Scott’s latest proposed corp tax cut draws ire of Democrats

Thursday, November 8th, 2012 by John Kennedy

Gov. Rick Scott told a business gathering Thursday that he intends to push next year for another cut in the state’s corporate income tax, a $2.1 billion levy that has drawn the wrath of companies and tea party groups.

Scott would raise an existing $50,000 exemption from the tax to where companies would not have to pay until they owe $75,000 in tax. It would remove another 2,000 businesses from the corporate tax rolls, the Republican governor said.

“I’ve made a commitment to the people of Florida to eliminate the business tax over seven years – and over the past two years we have been able to eliminate the tax for more than 75 percent of businesses that fall under it,” Scott said Thursday, after announcing his plan at a National Association of Realtors convention in Orlando.

“Everything  we do must be tied to helping families get jobs, and eliminating this tax will ensure more small businesses can hire people,” Scott said.

Florida Democrats don’t see it that way  — and ridiculed Scott for ignoring themes emerging from Tuesday’s elections.

“On election night, the people of Florida sent a clear message that they have rejected Gov. Rick Scott’s failed priorities and policies which have slashed funding for our public schools while giving hand outs to the corporate special interests who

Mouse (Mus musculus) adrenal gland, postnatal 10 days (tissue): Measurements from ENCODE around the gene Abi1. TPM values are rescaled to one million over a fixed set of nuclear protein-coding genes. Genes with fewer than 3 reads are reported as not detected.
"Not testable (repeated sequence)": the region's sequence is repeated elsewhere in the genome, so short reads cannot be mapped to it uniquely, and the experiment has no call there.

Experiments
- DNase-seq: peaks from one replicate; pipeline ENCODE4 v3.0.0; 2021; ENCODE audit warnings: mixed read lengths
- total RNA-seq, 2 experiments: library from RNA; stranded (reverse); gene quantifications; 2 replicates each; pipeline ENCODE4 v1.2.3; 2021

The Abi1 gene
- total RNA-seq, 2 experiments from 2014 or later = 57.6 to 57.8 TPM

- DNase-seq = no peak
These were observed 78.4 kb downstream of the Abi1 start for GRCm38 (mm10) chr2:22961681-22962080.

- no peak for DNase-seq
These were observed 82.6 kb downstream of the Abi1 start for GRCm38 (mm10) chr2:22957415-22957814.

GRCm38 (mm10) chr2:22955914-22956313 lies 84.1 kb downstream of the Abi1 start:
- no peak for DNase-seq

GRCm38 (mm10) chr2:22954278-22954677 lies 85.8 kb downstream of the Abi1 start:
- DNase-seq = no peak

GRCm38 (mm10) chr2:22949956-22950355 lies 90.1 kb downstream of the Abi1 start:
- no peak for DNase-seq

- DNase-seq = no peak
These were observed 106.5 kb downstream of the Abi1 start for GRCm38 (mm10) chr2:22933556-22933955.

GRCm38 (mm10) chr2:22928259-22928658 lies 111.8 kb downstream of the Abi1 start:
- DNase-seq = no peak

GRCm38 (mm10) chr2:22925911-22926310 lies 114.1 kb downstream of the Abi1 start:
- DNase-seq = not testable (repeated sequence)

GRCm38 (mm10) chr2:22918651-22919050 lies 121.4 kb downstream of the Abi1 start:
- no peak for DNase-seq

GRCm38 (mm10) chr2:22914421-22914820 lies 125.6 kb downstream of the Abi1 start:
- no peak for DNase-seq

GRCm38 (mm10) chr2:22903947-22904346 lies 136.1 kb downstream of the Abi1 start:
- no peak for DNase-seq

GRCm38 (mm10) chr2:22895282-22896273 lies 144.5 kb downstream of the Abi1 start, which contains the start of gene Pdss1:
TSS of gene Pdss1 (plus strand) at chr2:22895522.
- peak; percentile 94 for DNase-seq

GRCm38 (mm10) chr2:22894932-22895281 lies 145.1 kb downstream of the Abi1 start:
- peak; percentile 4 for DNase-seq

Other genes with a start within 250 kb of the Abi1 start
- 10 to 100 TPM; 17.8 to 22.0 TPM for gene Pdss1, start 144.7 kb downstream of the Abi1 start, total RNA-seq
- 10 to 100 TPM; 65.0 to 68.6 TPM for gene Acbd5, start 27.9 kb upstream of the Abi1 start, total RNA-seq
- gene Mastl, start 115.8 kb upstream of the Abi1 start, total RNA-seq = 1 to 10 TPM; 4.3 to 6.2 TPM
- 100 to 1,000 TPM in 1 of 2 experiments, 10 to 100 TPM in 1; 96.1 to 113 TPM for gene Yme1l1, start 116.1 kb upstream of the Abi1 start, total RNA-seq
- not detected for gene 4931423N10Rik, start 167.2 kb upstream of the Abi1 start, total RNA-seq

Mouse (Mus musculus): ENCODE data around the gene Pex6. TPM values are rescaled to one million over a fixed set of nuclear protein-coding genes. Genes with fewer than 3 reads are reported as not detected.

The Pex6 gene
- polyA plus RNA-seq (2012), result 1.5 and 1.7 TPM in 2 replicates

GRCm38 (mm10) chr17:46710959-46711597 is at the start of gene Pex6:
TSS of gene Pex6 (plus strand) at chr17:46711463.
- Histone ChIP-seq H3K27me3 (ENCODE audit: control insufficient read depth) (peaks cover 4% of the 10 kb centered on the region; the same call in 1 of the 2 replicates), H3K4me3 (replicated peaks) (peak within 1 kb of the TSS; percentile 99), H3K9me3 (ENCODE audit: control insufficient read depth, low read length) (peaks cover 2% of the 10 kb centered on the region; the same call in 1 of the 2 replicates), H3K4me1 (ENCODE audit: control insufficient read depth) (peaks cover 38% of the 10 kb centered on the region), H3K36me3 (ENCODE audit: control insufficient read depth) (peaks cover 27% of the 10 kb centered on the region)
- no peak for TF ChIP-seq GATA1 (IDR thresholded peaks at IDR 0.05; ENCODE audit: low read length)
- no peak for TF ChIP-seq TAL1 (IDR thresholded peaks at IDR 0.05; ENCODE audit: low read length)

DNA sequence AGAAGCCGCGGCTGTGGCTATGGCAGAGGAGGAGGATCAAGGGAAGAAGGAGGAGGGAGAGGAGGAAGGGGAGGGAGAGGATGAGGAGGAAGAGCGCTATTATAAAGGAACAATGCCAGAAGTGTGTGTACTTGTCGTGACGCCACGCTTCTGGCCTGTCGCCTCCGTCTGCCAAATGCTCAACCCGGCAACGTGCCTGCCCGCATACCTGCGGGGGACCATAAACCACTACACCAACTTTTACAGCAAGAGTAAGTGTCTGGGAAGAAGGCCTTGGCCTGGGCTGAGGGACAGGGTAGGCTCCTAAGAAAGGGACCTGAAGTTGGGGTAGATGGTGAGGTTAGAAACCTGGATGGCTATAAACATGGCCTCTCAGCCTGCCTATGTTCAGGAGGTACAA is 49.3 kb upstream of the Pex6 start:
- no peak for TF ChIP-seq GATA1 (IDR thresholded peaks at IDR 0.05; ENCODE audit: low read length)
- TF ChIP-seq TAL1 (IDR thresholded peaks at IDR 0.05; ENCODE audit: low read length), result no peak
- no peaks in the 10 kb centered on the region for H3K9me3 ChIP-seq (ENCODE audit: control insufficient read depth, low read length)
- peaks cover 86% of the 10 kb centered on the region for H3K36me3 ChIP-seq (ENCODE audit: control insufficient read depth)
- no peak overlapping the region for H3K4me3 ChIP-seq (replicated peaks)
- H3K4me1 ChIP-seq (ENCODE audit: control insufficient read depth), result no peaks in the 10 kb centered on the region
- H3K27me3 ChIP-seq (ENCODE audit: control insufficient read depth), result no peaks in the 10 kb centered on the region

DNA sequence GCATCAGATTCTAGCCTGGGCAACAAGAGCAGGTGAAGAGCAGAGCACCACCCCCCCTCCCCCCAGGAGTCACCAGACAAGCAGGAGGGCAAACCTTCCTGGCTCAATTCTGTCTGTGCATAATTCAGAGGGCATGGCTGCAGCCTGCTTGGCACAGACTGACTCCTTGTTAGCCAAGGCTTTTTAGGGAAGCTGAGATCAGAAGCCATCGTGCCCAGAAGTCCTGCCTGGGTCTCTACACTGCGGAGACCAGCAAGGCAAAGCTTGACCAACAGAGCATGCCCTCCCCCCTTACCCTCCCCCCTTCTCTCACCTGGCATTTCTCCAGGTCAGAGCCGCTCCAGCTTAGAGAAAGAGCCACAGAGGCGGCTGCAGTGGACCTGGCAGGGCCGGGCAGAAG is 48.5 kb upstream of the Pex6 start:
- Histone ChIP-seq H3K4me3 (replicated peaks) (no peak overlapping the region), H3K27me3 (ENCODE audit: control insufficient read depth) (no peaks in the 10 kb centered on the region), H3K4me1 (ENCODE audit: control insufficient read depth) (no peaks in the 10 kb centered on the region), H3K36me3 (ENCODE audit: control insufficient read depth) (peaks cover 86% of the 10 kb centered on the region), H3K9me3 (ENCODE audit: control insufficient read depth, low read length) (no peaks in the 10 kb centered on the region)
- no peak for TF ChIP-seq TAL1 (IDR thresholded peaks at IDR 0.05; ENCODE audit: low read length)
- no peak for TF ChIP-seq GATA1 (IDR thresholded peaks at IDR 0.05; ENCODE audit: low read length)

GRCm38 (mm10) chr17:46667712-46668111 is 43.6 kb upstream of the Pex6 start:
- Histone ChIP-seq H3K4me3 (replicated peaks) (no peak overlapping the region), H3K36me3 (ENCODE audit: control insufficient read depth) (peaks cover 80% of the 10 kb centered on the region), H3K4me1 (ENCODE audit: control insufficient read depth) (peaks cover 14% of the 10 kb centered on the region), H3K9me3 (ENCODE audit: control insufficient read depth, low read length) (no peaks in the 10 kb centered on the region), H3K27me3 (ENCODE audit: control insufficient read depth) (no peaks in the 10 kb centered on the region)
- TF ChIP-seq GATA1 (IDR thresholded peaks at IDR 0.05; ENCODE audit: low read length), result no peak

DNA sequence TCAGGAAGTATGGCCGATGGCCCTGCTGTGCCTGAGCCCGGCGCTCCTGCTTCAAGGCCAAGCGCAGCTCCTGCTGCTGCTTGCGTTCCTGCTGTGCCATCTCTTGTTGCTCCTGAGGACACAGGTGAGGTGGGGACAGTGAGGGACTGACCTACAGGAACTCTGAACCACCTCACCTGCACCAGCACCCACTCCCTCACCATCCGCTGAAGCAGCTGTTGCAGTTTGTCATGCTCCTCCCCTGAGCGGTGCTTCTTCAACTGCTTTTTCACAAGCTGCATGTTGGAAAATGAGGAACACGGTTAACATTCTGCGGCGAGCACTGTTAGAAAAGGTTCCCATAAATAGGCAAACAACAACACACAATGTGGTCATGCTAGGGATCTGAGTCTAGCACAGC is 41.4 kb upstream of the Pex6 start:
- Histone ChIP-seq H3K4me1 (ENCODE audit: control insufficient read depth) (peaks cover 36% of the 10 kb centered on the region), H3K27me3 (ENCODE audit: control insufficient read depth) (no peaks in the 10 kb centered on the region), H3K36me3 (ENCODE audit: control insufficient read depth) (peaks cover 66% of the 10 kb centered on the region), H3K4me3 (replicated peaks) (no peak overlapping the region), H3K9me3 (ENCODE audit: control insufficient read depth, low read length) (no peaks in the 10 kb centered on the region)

epitomize the broken politics of Tallahassee,” said Scott Arceneaux, executive director of the Florida Democratic Party. “But Governor Rick Scott apparently didn’t get the message: announcing today that he will hand out even more of our tax dollars in special interests giveaways instead of investing in middle class families.”

But the proposal ignited a vigorousback-and-forth between the parties, with Republicans ridiculing the rival party for ignoring Obama’s own support for reducing the federal corporate income tax rate.

The state GOP called Scott’s approach a  “middle-class tax cut for small business owners.”

“It took less than 48 hours for the Democratic Party to abandon one of Barack Obama’s most important campaign promises,” said Mike Grissom, executive director of the Florida Republican Party.